Soft but Evil: Imelda Staunton on Playing Believable Villains Despite Appearances
Earlier this month, defying the lockdown, Imelda Staunton (Dolores Umbridge) appeared in Talking Heads, a monologue series filmed observing social distancing rules. We have more good news: Her newest film, Amulet, has got a video-on-demand release, and she hopes to thoroughly spook us.
Amulet can be described as a feminist revenge horror, and as such, it was a first for Staunton: “My character in Harry Potterwas horrible, but it’s not horror. I hope this opens up a whole new world,” she told Variety. Romola Garai’s writing and directorial debut stars Staunton as Sister Claire alongside Alec Secareanu (God’s Own Country) as veteran Tomas and Carla Juri (Blade Runner 2049) as Magda. Although she shot her scenes in only five days, Staunton enjoyed it: “I love supporting new work and new writing, and you must always work with younger actors because they’ll teach you how to do it.” The Oscar-nominated actress doesn’t mind a tight budget either:
If you’ve got a certain amount of money, you just make it work. You cut corners, and you become inventive and imaginative. These huge studio films have much more money than sense. You just go, ‘Oh God, the waste.’ And there wasn’t an inch of this film that was wasted. I think that thinking comes from the theater as well. You don’t have that much money, and you have to be inventive.
Staunton also spoke about preparing to play Queen Elizabeth II in the final season of The Crown, which starts filming next July: “I have my work cut out for me, and it’s terrifying and exciting and a huge responsibility, and I can’t wait.” Having met the real royal family, she added, “It is weird to think I’ll be doing it; of course it’s bloody weird! But it’s not my job to wonder how they’ll do it. It’s just my job to try and turn in some sort of bloody believable performance.”
She is a master of believable performances. An entire generation of viewers still cowers from her because of her memorable take on Dolores Umbridge:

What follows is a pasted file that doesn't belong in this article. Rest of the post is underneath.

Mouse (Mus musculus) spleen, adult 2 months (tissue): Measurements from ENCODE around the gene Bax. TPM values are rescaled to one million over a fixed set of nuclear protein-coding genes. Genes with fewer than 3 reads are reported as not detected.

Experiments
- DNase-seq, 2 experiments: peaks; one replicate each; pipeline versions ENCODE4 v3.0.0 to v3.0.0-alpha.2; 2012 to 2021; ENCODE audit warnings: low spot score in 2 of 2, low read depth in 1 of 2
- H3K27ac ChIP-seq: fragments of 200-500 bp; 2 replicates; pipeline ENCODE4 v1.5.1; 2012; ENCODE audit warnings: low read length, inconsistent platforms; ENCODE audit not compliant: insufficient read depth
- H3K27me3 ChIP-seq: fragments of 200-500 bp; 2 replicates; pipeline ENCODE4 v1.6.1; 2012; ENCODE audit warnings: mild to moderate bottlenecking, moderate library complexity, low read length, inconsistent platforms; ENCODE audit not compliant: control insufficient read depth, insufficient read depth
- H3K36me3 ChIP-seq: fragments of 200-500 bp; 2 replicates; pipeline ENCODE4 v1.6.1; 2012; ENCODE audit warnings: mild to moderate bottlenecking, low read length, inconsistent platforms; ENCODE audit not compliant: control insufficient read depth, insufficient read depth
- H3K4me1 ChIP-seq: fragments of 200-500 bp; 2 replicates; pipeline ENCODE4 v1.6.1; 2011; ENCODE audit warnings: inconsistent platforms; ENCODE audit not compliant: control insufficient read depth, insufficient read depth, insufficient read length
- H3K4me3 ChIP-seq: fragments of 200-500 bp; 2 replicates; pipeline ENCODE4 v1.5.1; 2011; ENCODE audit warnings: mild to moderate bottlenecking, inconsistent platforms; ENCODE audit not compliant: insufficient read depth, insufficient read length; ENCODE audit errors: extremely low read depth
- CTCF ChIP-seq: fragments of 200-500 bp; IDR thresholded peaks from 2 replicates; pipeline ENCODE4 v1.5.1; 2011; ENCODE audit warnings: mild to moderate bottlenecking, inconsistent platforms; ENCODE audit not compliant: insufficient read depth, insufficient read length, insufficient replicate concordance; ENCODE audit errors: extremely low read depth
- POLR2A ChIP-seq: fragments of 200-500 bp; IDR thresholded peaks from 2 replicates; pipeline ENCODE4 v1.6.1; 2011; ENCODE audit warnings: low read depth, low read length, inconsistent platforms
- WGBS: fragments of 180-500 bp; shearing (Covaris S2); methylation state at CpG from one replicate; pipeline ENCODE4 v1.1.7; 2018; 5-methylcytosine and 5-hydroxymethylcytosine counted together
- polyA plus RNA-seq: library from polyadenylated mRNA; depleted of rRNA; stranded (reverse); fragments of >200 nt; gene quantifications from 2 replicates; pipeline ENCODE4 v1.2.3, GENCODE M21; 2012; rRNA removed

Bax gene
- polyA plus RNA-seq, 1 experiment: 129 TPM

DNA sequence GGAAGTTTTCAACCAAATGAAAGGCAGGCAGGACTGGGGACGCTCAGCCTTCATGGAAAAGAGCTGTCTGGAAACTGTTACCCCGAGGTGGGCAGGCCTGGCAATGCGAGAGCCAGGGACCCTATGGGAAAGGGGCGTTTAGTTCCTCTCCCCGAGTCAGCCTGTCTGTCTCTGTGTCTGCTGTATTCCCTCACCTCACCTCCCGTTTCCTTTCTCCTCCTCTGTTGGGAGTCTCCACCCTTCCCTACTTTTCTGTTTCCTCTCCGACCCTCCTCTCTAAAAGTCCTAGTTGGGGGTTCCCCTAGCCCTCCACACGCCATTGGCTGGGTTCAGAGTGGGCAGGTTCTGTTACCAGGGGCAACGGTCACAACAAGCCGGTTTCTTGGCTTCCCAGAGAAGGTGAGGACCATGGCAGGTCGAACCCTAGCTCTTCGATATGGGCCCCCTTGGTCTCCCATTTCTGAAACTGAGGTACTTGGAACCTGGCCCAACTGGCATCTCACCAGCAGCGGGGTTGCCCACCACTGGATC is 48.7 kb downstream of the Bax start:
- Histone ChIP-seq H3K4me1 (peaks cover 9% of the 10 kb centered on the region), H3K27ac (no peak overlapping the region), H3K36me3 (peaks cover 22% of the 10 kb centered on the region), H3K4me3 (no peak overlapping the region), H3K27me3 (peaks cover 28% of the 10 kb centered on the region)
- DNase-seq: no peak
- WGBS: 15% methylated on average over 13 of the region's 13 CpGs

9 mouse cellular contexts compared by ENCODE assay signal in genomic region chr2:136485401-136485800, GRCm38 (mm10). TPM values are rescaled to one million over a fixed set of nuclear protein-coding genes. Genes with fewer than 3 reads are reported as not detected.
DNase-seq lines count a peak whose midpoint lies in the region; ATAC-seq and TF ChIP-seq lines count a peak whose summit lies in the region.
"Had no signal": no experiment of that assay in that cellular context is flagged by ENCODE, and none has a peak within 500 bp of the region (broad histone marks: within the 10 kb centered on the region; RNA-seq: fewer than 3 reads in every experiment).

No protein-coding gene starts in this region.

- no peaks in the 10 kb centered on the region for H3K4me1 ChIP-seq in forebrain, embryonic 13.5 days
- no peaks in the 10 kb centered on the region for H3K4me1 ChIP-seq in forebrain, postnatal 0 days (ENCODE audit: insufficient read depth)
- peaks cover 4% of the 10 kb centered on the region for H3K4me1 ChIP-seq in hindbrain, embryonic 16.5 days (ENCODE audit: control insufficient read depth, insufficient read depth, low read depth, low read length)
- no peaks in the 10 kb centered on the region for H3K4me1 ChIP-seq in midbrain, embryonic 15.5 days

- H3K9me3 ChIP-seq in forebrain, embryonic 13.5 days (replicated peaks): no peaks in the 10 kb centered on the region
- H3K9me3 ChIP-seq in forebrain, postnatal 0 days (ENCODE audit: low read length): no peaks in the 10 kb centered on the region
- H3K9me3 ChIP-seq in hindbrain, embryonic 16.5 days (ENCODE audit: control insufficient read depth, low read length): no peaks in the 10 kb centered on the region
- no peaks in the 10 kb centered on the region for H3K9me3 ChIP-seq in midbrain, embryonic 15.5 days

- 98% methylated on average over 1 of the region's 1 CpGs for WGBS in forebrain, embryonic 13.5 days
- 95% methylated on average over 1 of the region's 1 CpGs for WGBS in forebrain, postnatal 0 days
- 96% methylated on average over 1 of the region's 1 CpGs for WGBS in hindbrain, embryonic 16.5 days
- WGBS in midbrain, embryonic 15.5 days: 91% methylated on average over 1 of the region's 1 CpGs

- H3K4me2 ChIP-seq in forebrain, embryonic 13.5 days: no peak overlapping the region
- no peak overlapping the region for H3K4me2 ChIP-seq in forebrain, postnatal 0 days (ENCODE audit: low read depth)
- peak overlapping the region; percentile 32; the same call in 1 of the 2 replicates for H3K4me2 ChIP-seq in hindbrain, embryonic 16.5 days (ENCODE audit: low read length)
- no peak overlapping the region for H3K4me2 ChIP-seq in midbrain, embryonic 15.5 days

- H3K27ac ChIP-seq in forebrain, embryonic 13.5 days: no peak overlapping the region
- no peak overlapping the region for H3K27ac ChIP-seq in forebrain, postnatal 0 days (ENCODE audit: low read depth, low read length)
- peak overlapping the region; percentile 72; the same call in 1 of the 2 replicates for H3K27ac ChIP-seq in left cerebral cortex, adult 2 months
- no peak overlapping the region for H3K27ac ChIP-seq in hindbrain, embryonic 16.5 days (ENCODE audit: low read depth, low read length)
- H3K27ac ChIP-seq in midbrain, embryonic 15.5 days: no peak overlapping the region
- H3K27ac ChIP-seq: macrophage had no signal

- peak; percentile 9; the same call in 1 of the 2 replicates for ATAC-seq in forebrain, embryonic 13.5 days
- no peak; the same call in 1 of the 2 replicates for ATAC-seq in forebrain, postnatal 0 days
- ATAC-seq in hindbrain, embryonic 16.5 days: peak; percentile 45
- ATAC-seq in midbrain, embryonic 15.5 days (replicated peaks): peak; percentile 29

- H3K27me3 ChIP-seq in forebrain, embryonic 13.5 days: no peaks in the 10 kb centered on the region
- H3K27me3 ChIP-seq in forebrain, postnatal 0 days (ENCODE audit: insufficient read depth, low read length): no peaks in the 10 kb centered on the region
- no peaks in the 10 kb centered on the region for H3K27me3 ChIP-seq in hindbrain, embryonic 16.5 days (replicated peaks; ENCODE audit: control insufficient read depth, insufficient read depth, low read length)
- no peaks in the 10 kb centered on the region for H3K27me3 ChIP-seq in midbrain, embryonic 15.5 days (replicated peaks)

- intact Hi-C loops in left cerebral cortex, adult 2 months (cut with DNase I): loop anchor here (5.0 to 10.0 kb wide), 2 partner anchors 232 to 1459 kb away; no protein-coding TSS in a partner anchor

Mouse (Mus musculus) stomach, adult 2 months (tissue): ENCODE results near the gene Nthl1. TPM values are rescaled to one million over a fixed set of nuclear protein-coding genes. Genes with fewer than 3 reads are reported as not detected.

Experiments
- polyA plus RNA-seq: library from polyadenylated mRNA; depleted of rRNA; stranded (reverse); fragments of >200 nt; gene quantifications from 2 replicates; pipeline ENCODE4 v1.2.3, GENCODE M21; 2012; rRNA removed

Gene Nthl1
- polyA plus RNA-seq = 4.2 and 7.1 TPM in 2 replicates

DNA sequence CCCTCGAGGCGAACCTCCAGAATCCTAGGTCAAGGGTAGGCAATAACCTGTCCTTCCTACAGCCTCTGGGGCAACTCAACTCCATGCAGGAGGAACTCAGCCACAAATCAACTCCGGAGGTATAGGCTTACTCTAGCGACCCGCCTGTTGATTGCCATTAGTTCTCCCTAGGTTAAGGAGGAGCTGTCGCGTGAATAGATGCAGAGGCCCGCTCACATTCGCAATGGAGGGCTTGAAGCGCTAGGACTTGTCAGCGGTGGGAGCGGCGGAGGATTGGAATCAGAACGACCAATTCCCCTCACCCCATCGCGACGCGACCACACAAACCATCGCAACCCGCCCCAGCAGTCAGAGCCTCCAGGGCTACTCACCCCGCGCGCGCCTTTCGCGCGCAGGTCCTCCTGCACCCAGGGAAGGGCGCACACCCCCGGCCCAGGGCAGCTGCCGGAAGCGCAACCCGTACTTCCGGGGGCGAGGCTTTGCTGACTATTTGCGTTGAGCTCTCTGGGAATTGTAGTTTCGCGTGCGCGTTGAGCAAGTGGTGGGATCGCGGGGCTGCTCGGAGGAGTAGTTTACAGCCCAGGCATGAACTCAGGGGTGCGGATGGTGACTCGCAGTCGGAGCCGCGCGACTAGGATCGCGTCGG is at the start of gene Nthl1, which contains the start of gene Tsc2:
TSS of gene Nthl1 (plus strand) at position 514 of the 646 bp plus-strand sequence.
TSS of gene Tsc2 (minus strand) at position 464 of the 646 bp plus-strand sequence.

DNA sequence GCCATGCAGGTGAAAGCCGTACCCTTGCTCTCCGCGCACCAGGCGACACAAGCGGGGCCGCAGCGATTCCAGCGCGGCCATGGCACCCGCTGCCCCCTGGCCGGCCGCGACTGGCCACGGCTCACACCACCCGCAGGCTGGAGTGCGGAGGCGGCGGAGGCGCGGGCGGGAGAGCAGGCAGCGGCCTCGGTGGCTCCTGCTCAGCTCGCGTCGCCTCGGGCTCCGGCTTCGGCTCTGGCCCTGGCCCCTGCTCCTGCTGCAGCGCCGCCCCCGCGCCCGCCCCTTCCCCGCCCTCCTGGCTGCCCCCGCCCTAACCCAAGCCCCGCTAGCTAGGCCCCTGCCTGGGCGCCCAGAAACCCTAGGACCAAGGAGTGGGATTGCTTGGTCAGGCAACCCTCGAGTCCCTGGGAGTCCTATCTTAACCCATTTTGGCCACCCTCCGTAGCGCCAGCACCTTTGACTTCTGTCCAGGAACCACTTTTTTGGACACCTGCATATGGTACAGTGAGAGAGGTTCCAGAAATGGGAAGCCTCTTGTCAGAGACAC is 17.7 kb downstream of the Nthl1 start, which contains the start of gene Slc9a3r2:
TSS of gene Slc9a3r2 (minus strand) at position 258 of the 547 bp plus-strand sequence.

I can understand that. The power of that writing and that character that she had was appalling. So I can understand that kids hold that very vividly in their minds. And I’m very, very grateful for that role. It was much more serious than I had imagined, considering all that pink she wore. ‘Harry Potter and the Order of the Phoenix’ was the first ‘Potter’ for director David Yates and [me], and we both were very aware that we wanted to make it extremely serious and threatening without any fireworks. It had to be a very steely interior of her evil quality rather than looking evil. I remember the great costume designer and I discussed how she has to be really soft on the outside, so you have no idea the evil is there. We didn’t want edgy and sharp and angular; we wanted motherly and soft. I want all the elements to play against what I needed to do. I didn’t want any help visually. I wanted to look the very opposite of what she was.
Staunton jumped at the chance to take the role of a nun in Garai’s horror. Since Harry Potter, she has obviously kept her love of playing characters that are outwardly inconspicuous but absolutely evil at the core:
Oh, yes! They’re the best. You can go to places that one shouldn’t go to, and that’s interesting. These people who are desperately unhappy or unloved go to a very dark place because that’s all they know and they can’t help themselves. It’s always fascinating to look at the journey of that person’s life, to create your own narrative for the reasons for their actions. People like Mrs. Lovett; she’s an animal, really, she’s clawing to make a living. She’s desperate. Or you get somebody who had a very bad childhood and had terrible things happen in their lives that made them shut down and lack empathy.
She also joked about a Harry Potter prequel titled Umbridge: The Early Years!, which sounds equally intriguing and horrifying. Don’t miss Staunton’s hair-raising performance in Amulet, available now on VOD services.